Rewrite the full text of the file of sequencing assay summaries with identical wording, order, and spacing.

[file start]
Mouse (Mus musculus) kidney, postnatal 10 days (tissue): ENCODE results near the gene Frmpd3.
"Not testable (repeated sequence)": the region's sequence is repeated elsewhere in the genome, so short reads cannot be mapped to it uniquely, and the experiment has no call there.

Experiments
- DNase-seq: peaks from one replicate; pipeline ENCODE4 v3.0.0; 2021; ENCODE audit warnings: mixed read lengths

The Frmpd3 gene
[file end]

Mouse (Mus musculus) kidney, postnatal 10 days (tissue): ENCODE results near the gene Frmpd3.
"Not testable (repeated sequence)": the region's sequence is repeated elsewhere in the genome, so short reads cannot be mapped to it uniquely, and the experiment has no call there.

Experiments
- DNase-seq: peaks from one replicate; pipeline ENCODE4 v3.0.0; 2021; ENCODE audit warnings: mixed read lengths

The Frmpd3 gene